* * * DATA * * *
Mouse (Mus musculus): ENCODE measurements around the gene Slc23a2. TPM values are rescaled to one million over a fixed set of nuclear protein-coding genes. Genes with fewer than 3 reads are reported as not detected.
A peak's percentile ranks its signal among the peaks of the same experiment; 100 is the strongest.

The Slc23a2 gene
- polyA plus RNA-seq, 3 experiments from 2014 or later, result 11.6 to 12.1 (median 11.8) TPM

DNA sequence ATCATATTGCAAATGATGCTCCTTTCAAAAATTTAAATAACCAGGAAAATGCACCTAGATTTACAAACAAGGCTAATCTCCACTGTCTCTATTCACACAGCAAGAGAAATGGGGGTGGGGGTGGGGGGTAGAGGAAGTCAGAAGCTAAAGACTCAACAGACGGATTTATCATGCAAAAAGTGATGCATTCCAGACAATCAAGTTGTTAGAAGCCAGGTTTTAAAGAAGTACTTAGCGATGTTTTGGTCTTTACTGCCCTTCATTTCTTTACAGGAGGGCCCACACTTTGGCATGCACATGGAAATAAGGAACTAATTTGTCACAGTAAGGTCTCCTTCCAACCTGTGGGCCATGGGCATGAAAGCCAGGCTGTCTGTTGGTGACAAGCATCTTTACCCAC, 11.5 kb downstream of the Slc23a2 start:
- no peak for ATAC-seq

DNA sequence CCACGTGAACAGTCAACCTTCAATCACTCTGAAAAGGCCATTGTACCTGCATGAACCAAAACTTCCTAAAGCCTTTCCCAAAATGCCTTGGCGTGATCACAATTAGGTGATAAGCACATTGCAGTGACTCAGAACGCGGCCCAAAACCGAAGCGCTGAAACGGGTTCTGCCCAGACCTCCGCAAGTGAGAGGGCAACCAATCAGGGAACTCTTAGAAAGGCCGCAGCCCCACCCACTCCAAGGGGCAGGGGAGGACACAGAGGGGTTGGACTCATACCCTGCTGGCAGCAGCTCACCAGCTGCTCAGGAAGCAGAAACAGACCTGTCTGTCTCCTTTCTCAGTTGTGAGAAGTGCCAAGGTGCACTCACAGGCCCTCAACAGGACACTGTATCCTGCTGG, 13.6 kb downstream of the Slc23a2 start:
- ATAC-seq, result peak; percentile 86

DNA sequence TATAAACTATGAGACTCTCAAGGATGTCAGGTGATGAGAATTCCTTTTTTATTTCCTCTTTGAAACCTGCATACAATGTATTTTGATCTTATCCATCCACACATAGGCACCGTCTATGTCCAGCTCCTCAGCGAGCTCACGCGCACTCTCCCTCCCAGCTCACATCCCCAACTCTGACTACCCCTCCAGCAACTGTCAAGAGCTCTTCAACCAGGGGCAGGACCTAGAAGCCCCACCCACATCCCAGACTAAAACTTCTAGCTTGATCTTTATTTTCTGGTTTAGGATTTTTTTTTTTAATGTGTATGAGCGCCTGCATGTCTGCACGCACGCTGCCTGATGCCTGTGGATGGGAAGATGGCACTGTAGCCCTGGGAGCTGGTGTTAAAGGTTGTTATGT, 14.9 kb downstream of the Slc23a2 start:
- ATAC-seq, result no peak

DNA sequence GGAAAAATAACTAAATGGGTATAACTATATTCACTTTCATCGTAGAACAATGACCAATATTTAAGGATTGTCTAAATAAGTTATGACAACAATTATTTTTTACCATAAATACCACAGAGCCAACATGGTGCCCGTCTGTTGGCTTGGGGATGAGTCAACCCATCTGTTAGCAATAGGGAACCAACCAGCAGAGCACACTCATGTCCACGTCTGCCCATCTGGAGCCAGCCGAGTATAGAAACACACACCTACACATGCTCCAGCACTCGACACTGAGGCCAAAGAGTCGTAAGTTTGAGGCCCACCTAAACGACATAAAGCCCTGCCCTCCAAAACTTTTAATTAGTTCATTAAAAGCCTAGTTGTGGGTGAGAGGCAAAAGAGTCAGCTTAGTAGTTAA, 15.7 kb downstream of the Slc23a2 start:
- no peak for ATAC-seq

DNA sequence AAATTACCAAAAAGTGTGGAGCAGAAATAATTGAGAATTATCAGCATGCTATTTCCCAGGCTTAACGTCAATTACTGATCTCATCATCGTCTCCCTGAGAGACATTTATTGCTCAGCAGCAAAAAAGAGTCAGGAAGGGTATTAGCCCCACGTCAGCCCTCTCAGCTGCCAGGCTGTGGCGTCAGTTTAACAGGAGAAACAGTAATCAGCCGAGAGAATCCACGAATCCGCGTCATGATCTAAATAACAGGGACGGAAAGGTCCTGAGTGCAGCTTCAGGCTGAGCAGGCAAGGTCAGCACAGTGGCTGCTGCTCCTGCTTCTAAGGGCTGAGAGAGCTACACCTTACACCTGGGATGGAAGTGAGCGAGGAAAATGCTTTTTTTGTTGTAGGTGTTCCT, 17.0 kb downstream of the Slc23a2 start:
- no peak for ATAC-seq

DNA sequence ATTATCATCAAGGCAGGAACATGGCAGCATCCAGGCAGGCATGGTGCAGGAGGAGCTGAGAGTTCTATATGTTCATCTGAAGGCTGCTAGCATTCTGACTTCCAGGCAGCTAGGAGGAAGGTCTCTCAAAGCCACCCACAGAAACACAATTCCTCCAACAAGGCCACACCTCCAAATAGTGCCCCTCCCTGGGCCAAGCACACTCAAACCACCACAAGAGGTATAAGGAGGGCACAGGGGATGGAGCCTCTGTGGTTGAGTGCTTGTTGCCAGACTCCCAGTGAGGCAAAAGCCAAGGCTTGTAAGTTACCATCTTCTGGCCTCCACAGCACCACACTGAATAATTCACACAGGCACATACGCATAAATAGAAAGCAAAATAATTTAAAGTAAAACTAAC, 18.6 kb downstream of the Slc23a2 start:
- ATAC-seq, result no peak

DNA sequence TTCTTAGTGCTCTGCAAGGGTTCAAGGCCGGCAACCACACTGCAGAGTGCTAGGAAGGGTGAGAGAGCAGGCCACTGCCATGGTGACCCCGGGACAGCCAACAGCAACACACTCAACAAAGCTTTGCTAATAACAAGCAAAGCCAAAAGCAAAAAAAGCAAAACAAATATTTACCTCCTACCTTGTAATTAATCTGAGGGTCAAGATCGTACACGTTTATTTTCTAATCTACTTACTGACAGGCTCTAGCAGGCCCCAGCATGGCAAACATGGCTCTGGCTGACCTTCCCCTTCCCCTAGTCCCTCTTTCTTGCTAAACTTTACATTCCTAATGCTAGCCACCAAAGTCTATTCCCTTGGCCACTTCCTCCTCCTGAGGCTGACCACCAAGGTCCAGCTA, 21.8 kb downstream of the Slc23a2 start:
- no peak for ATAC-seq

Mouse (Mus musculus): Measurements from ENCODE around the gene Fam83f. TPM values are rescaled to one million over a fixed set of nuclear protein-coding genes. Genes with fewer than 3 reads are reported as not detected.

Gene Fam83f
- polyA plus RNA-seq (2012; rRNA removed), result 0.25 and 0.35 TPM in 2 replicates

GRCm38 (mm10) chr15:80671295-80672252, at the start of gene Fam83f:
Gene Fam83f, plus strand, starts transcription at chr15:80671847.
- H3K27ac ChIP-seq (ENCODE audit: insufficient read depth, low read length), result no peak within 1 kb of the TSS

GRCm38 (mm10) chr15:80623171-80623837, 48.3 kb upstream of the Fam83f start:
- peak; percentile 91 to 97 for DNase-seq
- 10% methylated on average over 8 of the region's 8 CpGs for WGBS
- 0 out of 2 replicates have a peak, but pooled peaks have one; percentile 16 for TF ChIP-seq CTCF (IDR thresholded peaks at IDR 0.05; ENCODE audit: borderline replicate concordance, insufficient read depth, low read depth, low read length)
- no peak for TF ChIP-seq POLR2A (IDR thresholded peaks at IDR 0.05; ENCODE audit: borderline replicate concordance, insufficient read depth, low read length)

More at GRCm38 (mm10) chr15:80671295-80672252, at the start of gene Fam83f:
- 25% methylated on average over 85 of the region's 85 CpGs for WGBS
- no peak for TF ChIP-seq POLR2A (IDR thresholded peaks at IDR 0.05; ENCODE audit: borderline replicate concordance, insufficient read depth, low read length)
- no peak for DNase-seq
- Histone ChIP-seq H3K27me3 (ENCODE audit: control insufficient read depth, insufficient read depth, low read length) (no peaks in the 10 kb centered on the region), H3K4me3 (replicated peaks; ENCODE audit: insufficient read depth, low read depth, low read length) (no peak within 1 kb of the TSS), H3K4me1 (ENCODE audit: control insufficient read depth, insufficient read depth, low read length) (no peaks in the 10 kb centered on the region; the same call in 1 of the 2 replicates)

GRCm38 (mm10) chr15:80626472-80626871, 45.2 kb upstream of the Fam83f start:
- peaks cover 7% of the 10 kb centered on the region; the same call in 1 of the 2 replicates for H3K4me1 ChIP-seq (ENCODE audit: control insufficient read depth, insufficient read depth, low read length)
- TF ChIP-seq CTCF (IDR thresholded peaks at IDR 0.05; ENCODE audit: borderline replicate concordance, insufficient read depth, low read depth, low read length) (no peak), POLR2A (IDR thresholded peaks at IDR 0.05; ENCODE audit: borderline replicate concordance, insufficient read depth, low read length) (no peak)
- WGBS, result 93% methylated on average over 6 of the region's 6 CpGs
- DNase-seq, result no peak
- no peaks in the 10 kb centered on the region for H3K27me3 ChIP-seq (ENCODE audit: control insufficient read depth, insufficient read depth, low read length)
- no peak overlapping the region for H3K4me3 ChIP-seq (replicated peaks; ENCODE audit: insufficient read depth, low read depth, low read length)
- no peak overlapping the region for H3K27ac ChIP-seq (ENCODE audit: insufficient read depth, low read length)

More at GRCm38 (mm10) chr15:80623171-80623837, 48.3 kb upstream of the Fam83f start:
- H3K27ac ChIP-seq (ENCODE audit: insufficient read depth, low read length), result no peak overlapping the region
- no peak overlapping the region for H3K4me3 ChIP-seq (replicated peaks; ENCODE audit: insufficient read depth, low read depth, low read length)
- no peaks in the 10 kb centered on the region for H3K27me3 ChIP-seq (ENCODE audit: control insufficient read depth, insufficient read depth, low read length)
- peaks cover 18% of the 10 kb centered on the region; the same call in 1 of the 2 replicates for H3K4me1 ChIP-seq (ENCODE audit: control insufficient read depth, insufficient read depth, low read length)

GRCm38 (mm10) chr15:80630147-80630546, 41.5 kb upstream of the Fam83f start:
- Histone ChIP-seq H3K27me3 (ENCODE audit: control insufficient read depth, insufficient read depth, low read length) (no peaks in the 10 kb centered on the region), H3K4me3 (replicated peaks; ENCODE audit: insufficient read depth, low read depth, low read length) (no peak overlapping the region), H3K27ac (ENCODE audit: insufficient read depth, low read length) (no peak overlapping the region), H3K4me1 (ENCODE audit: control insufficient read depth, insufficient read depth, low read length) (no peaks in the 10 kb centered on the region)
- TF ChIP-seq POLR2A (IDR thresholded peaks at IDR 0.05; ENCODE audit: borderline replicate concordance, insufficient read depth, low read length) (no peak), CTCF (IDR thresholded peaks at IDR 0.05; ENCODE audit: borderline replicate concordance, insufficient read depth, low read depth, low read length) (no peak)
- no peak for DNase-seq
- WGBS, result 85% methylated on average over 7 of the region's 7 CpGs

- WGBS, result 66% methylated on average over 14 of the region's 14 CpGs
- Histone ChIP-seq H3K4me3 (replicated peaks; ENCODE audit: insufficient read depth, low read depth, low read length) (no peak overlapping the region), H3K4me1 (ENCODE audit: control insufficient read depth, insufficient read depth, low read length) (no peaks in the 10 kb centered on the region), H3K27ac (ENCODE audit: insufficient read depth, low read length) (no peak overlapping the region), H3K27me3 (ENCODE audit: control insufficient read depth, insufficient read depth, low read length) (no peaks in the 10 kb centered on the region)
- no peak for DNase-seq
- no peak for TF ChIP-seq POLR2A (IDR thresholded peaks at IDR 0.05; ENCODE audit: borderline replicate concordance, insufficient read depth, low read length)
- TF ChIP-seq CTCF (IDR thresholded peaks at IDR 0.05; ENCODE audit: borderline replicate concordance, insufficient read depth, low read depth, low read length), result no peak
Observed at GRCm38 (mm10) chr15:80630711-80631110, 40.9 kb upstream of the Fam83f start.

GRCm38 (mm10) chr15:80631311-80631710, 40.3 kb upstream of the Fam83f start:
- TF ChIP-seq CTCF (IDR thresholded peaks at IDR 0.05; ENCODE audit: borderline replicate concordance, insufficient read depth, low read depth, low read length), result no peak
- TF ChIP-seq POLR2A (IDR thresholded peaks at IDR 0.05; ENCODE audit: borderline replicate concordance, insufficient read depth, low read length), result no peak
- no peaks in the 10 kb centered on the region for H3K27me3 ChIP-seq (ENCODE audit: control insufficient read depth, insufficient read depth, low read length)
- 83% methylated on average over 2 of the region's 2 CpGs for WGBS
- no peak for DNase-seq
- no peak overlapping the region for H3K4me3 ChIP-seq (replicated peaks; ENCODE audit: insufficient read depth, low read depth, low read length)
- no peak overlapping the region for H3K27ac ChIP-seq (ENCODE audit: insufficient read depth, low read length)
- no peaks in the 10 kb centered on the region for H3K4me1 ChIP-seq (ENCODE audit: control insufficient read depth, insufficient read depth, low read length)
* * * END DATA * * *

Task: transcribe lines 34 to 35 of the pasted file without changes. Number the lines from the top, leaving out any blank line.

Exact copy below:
- Histone ChIP-seq H3K27me3 (ENCODE audit: control insufficient read depth, insufficient read depth, low read length) (no peaks in the 10 kb centered on the region), H3K4me3 (replicated peaks; ENCODE audit: insufficient read depth, low read depth, low read length) (no peak within 1 kb of the TSS), H3K4me1 (ENCODE audit: control insufficient read depth, insufficient read depth, low read length) (no peaks in the 10 kb centered on the region; the same call in 1 of the 2 replicates)

GRCm38 (mm10) chr15:80626472-80626871, 45.2 kb upstream of the Fam83f start: